The constitutional duty of the central bank

South Africans have internalised the idea that the Rands they have in their pocket now will not fetch the same amount of goods as they do currently, next year. Yet, the Constitution of the Republic of South Africa, 1996 in s224(1) tasks the South African Reserve Bank (SARB) with preventing this phenomenon of the erosion of the purchasing power of our Rands from happening.
Inflation is usually described as a general increase in the prices of goods and services, measured through the Consumer Price Index (CPI), or other Indexes. As of the time of writing (late November) in South Africa the annual CPI rate for October, which is the latest month where statistics were released, sits at 7.6%. This means the prices of the goods included in the ‘basket’ of the Consumer Price Index have seen a 7.6% increase since October 2021.
Inflation being measured in a price index like the CPI is deceptive because it eliminates the phenomenon from its true source (monetary/fiscal policy), which the Constitution points us to. Most importantly though, it is theoretically unsound to seek a general aggregated price for different goods and services since their prices are independent of one another.
For instance, suppose the basket of CPI goods has only just two items, bread, and chicken. If bread costs R15.00 and a 2kg of Chicken portions costs R90.00. The Consumer Price Index seeks to calculate the average price of goods and services. Therefore, the price of the bread and that of the chicken will be added and then the total divided by two, creating an average price. This is scientifically illegitimate if one considers that every good is valued differently of any other, a tenet of subjective valuation and the ordinal nature of expressed preferences in economics.
In actuality, inflation is the expansion of the monetary supply. The supply of money being increased by a central bank, is inflation! When the supply of money in an economy increases, usually measured in M2, chasing the same amount of goods which existed prior to the expansion, then prices will increase to reflect this new money.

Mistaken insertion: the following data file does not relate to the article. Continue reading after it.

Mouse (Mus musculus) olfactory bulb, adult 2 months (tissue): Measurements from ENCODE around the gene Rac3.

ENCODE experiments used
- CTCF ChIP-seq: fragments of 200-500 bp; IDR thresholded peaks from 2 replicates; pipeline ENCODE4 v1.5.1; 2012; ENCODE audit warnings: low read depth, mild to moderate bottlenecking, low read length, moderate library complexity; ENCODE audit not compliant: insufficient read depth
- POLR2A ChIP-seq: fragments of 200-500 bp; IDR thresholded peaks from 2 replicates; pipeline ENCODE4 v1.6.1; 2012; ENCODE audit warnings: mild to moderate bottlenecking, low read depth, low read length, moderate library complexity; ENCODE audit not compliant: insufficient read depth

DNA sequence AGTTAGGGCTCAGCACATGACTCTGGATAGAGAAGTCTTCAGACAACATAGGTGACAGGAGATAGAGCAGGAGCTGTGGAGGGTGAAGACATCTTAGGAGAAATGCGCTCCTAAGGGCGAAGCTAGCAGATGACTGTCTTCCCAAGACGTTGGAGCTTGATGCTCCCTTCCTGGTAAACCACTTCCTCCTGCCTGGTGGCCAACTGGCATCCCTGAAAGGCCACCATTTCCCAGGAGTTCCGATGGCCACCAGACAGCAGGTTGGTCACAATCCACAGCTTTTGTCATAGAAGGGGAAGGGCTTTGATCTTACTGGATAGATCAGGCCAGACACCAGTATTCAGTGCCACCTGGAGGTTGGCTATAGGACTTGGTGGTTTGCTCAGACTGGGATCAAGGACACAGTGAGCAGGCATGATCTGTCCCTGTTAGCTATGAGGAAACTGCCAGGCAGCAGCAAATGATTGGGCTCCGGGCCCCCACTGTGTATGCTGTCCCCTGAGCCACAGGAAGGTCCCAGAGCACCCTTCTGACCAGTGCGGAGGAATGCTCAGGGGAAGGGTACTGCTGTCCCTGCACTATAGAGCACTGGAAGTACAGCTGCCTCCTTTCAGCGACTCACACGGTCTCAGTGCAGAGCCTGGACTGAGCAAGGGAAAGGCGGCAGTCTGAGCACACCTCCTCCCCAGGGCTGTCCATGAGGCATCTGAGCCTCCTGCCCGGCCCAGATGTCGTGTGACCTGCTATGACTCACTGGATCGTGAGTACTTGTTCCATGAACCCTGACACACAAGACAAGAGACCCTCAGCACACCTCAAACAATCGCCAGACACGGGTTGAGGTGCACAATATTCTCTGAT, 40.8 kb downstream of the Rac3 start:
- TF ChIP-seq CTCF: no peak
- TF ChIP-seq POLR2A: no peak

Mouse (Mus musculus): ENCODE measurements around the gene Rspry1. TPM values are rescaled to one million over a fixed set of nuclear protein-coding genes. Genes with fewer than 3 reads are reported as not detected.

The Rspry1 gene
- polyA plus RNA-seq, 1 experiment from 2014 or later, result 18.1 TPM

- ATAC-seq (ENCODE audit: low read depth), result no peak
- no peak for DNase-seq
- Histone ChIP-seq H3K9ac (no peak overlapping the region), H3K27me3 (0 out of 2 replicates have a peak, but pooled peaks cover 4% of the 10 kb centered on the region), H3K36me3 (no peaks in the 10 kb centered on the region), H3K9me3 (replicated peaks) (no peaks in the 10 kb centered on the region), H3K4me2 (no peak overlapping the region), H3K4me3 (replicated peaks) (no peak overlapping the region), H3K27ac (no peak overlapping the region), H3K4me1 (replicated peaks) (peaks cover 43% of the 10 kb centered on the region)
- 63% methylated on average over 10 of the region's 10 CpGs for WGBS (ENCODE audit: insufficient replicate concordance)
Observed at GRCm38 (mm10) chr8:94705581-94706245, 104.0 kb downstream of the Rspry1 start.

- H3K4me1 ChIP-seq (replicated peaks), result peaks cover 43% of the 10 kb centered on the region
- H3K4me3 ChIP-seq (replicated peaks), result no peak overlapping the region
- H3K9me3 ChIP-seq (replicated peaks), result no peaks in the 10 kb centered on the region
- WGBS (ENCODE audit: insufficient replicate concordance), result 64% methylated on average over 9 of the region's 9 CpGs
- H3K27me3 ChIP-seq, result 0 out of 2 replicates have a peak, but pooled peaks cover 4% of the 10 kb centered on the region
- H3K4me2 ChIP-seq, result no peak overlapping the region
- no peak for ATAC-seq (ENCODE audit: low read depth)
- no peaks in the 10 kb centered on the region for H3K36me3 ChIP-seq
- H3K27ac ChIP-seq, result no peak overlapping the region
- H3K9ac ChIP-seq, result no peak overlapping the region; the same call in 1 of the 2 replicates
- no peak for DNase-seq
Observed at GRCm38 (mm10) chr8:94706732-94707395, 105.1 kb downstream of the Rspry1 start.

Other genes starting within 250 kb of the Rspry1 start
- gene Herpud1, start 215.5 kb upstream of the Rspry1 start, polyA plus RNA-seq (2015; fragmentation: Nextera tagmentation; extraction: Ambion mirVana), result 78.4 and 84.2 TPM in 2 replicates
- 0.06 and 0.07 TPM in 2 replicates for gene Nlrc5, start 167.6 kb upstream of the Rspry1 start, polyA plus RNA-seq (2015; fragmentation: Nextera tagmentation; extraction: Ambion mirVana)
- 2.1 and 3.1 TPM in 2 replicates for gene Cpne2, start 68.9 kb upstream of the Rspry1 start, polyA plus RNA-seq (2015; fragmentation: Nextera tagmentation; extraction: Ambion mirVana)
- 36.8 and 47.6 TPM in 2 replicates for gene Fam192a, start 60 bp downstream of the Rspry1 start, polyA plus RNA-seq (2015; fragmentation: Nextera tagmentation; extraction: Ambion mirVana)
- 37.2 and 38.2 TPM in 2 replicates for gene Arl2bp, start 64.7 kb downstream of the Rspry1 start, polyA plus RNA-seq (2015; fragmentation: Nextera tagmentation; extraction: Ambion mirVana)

The connection of currency value with the institution responsible for the supply of money in South Africa in the Constitution explains the relationship between inflation and the South African Reserve Bank. The Bank is required by law to protect the value of the South African Rand. As such, every time it expands the money supply of the country, it betrays the primary objective of its existence constitutionally.
According to a paper by Prof? Jannie Rossouw and Vishnu Padayachee, “Reflecting on Ninety Years of Intermittent Success: The experience of the South African Reserve Bank with Inflation since 1921” in terms of an index with 1922 = 100, the index value for 2006 is 9 083,5, or an increase of 5,51 per cent per annum on average. Put differently, the implication is that the purchasing power of R1,00 in 1922 was only some 1,1 cents in 2006. At the same time, an average basket of goods and services that sold for the equivalent of R1,00 in 1922, will cost about R90,84 in 2006.
The index method is problematic for the reasons stated above but as a tool that is easily understandable to the reader, it should help shed light on the constant erosion of the value of the South African currency. Money supply, which is a much sounder indicator of inflation, also increased during this period measured in the cited paper.
The paper cited herein, went on to conclude that the SARB had been successful in its tirade against inflation over the course of the timespan measured. The currency was devalued yet they ‘succeeded’! This is because, the SARB has given itself a new mandate known as inflation targeting, not mentioned anywhere in the Constitution. Therefore, even though the currency gets eroded and loses its value thanks to the actions of the SARB, if the devaluation stays between 3-6% which is the current inflation target, then the Bank was successful!
It should be made clear that the Constitution is the supreme law of the country, and no law or directive overrides its provisions. The SARB should take its marching orders directly from the Constitution and nowhere else. This means if policy of the Bank contradicts the Constitution, then said policy should be scrapped.
Given the history of the erosion of the South African Rand since the Constitution came into force, we cannot say with any modicum of honesty that the central bank is meeting its constitutional duty. If we are to be serious about arresting our march down the road to serfdom as a society, then the central bank must desist from its inflationary actions. Wealth creation and accumulation will constantly be frustrated until the problem of inflation is solved. 
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